Pan With Us

Walter R. Roehmer as Pan, George Platt Lynes, circa 1939

 

Pan came out of the woods one day,—
His skin and his hair and his eyes were gray,
The gray of the moss of walls were they,—
And stood in the sun and looked his fill
At wooded valley and wooded hill.

He stood in the zephyr, pipes in hand,
On a height of naked pasture land;
In all the country he did command
He saw no smoke and he saw no roof.
That was well! and he stamped a hoof.

His heart knew peace, for none came here
To this lean feeding save once a year
Someone to salt the half-wild steer,
Or homespun children with clicking pails
Who see no little they tell no tales.

He tossed his pipes, too hard to teach
A new-world song, far out of reach,
For a sylvan sign that the blue jay’s screech
And the whimper of hawks beside the sun
Were music enough for him, for one.

Times were changed from what they were:
Such pipes kept less of power to stir
The fruited bough of the juniper
And the fragile bluets clustered there
Than the merest aimless breath of air.

They were pipes of pagan mirth,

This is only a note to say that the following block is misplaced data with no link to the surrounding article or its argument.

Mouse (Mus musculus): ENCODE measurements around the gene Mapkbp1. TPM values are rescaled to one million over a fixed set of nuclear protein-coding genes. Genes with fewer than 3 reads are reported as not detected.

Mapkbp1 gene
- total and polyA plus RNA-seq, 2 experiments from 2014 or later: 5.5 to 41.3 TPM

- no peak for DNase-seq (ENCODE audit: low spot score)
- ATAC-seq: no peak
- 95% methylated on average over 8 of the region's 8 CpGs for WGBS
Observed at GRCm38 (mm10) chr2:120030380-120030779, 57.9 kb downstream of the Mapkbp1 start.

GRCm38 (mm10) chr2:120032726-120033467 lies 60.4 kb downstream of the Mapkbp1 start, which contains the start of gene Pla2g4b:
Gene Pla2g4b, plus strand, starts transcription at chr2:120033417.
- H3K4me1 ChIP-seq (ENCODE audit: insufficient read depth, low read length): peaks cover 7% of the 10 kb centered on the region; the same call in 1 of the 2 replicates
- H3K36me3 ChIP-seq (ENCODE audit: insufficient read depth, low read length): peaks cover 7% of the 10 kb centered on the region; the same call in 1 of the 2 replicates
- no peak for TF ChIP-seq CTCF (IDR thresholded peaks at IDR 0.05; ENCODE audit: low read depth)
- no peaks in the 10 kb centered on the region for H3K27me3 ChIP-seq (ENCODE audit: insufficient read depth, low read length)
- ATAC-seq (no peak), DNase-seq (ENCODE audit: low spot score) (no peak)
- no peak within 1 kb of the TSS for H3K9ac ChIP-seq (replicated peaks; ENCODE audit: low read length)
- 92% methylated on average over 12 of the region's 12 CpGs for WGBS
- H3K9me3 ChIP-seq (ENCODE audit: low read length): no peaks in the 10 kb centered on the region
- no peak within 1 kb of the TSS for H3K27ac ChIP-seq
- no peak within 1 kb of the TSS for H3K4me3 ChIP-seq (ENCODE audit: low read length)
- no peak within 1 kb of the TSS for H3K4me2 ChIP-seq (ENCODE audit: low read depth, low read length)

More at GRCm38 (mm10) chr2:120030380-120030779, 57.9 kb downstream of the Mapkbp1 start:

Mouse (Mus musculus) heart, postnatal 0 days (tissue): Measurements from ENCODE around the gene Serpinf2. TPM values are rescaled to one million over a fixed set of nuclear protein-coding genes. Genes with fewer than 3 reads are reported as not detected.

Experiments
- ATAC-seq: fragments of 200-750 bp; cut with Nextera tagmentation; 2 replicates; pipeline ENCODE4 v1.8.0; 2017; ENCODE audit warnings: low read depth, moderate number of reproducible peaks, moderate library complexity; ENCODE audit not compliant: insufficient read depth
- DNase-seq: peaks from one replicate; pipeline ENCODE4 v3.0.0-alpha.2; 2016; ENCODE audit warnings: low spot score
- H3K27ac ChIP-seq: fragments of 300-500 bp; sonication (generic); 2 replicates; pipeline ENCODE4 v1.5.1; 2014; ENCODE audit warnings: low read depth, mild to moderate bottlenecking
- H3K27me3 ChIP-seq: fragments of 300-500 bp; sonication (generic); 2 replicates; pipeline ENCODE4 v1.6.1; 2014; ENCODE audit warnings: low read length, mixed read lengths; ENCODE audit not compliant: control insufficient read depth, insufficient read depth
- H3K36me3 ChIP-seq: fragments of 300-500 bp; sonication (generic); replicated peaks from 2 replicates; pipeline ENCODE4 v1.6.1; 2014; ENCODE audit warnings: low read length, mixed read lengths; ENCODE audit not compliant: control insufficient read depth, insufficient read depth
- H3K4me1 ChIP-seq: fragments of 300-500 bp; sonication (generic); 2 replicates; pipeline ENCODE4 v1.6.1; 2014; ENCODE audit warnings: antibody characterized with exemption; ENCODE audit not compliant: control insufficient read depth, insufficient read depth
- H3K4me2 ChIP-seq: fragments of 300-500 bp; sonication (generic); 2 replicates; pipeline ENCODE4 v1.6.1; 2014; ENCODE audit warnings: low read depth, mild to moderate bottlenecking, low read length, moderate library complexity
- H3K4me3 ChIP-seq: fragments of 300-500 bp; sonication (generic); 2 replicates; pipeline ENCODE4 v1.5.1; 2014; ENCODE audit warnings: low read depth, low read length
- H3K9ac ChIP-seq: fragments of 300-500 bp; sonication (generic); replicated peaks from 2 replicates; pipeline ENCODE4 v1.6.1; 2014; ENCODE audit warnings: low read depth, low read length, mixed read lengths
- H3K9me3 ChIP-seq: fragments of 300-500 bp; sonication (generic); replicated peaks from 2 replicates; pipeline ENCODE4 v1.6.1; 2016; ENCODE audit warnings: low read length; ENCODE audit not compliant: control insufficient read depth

And the world had found new terms of worth.
He laid him down on the sun-burned earth
And ravelled a flower and looked away—
Play? Play?—What should he play?

Robert Frost

A Boys’s Will

1915

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Awakening

Sailors, by George Platt-Lynes

“Grave mouths of lions
Sinuous smiling of young crocodiles
Along the river’s water conveying millions
Isles of spice
How lovely he is, the son
Of the widowed queen
And the sailor
The handsome sailor abandons a siren,
Her widow’s lament at the south of the islet
It’s Diana of the barracks yard
Too short a dream
Dawn and lanterns barely extinguished
We are awakening
A tattered fanfare”

Jean Cocteau

There Rose a Tree

Photo by George Platt-Lynes

 

I,1

„Da stieg ein Baum. O reine Übersteigung!
O Orpheus singt! O hoher Baum im Ohr.
Und alles schwieg. Doch selbst in der verschweigung
ging neuer Anfang, Wink und Wandlung vor.

Tiere aus Stille drangen aus dem klaren
gelösten wald von Lager und Genist;
und da ergab sich, daß sie nicht aus List
und nicht aus Angst in sich so leise waren,

sondern aus Hören. Brüllen, Schrei, Geröhr